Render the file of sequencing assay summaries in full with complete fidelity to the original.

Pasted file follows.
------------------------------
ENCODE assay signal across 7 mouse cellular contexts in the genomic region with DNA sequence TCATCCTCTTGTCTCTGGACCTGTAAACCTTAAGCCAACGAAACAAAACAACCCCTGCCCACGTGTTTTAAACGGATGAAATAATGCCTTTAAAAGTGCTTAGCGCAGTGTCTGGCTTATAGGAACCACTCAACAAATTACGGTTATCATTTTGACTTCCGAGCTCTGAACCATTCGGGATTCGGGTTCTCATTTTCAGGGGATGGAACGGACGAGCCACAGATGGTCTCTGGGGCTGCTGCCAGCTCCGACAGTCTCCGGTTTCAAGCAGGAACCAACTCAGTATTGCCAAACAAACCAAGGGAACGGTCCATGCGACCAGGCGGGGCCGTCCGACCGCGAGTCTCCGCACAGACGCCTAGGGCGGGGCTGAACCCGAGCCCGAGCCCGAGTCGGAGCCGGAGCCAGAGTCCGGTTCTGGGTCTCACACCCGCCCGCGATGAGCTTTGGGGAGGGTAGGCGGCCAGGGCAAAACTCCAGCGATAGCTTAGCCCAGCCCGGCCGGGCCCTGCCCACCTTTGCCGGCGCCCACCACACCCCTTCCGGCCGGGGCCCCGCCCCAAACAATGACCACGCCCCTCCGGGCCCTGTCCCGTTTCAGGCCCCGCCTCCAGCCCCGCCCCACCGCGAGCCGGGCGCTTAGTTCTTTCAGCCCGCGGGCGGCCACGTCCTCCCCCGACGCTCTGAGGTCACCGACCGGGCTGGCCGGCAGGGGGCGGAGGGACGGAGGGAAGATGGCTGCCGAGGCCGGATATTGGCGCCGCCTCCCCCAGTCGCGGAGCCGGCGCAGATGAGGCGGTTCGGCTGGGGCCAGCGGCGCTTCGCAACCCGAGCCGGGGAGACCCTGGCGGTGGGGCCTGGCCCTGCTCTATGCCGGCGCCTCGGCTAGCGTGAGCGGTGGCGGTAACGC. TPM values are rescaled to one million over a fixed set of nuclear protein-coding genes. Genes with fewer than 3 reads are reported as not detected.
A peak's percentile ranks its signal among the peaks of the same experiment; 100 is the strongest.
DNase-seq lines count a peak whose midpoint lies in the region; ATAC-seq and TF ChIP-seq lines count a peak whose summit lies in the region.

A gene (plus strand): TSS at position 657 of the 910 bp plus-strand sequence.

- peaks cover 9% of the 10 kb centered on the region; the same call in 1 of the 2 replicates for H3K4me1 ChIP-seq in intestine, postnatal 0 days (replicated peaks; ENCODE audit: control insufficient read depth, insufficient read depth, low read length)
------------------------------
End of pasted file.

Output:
ENCODE assay signal across 7 mouse cellular contexts in the genomic region with DNA sequence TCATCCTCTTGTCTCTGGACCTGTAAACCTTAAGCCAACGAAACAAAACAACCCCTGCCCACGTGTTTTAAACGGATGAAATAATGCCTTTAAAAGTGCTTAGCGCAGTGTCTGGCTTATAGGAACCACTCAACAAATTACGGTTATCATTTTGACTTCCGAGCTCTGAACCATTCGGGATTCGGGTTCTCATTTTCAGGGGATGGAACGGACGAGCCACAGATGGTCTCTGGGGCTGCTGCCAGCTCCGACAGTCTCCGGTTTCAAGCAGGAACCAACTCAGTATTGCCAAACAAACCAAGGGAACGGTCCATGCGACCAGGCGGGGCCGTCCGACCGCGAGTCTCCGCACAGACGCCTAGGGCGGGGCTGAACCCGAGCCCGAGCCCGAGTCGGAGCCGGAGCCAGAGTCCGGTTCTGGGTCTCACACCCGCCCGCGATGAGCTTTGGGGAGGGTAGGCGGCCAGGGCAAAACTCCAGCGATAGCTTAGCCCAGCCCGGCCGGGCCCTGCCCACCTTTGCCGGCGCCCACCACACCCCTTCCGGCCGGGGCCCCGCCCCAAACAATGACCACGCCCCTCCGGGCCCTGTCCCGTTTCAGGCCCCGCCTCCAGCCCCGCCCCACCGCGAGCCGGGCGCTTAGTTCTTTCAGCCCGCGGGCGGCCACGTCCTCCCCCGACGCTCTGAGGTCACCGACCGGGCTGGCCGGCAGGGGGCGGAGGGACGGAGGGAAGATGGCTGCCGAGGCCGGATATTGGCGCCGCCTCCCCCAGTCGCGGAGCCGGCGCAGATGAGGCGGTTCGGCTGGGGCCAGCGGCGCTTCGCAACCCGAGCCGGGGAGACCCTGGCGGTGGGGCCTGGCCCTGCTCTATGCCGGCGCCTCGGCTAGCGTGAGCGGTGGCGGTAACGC. TPM values are rescaled to one million over a fixed set of nuclear protein-coding genes. Genes with fewer than 3 reads are reported as not detected.
A peak's percentile ranks its signal among the peaks of the same experiment; 100 is the strongest.
DNase-seq lines count a peak whose midpoint lies in the region; ATAC-seq and TF ChIP-seq lines count a peak whose summit lies in the region.

A gene (plus strand): TSS at position 657 of the 910 bp plus-strand sequence.

- peaks cover 9% of the 10 kb centered on the region; the same call in 1 of the 2 replicates for H3K4me1 ChIP-seq in intestine, postnatal 0 days (replicated peaks; ENCODE audit: control insufficient read depth, insufficient read depth, low read length)